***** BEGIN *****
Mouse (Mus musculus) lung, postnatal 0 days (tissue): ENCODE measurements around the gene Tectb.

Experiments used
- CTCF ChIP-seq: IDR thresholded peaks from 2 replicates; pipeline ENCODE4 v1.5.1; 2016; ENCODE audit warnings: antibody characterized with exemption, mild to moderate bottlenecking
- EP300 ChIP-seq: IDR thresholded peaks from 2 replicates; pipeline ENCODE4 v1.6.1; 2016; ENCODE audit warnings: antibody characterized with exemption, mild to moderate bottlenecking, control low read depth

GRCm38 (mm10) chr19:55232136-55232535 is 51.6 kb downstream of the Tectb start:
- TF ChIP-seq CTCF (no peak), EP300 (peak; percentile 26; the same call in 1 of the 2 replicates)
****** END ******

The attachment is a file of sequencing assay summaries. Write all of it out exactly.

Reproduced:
Mouse (Mus musculus) lung, postnatal 0 days (tissue): ENCODE measurements around the gene Tectb.

Experiments used
- CTCF ChIP-seq: IDR thresholded peaks from 2 replicates; pipeline ENCODE4 v1.5.1; 2016; ENCODE audit warnings: antibody characterized with exemption, mild to moderate bottlenecking
- EP300 ChIP-seq: IDR thresholded peaks from 2 replicates; pipeline ENCODE4 v1.6.1; 2016; ENCODE audit warnings: antibody characterized with exemption, mild to moderate bottlenecking, control low read depth

GRCm38 (mm10) chr19:55232136-55232535 is 51.6 kb downstream of the Tectb start:
- TF ChIP-seq CTCF (no peak), EP300 (peak; percentile 26; the same call in 1 of the 2 replicates)